"We Walk!" #6: RB Michael Spanos [#4]

The Bootleg's Scott Cooley caught up with freshman walk-on RB Michael Spanos, who has already turned a few heads with his elusive running style during "Week One" of fall practice. Working his way up a depth chart loaded with talented backs won't be a picnic for the elusive young runner from Stockton, but he is aiming high. And as Spanos points out, he is definitely "playin' with the big boys now!"

"We Walk!" #6: RB Michael Spanos [#4]

Alexander G. Spanos epitomizes the American dream. A rags-to-riches story that tells of a washed-up baker who turned $800 into a billion-dollar real estate enterprise. TheStockton native will turn 86 later this month and is the owner of the NFL's San Diego Chargers.


Spanos has been blessed with four children and 15 grandchildren in his lifetime. His lineage has been immersed in the sport of football since each took in its first breath of air. Spanos's passion for the game has influenced one grandson to extend his football career to a higher level.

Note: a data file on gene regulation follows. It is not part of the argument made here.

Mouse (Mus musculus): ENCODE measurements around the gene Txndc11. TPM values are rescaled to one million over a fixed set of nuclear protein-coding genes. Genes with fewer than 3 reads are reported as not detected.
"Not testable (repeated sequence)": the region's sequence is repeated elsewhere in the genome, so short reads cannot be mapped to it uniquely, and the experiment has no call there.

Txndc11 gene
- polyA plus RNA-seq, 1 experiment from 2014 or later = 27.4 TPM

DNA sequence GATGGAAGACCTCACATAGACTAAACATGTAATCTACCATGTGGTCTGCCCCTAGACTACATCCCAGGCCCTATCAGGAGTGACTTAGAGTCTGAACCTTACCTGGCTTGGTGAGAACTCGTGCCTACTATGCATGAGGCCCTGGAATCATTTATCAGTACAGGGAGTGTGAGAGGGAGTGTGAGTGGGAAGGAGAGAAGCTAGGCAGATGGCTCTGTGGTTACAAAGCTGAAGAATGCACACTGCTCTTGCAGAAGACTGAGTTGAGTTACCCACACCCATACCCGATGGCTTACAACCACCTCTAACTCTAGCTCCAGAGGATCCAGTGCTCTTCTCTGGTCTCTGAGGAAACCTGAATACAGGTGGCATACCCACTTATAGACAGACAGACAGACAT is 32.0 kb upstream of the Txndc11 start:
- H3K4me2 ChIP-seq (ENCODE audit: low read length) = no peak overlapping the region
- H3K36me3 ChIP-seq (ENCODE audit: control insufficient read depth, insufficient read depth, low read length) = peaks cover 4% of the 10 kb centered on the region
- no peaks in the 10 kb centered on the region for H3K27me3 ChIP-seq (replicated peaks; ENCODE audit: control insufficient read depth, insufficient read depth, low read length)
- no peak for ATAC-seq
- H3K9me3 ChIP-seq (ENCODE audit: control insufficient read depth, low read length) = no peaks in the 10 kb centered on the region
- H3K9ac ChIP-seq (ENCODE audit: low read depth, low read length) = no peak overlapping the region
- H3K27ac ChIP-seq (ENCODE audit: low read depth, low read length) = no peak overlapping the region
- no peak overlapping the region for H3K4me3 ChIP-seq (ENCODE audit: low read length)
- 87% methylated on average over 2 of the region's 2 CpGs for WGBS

"He's been a huge inspiration to me and my family," said Michael Spanos, a freshman walk-on running back for Stanford in 2009. "They set the bar high for themselves because of him, so I do as well. He's taught me to never quit on what I've started and to 'dream big' because it's definitely possible."


And now Michael will apply his grandfather's counsel to his own aspirations. A walk-on NCAA athlete is given nothing, and Michael must follow the example set before him and make something out of nothing.


"Seeing [my grandfather] start from nothing and getting to where he is just shows that if you want something in life, you can go out and get it," he said.


Young Michael Spanos graduated from Lincoln High School (Stockton, Calif.) and was selected as the San Joaquin Athletic Association Most Valuable Player in 2008. The 5-10, 175-pound scatback rushed for 1,408 yards and 23 touchdowns on 141 carries his senior season. Spanos left a lasting impression on the Trojan football record books the final game of his career, carrying the rock a season-high 24 times for 277 yards and a pair of scores. Blazing speed also made Spanos a lethal punt returner.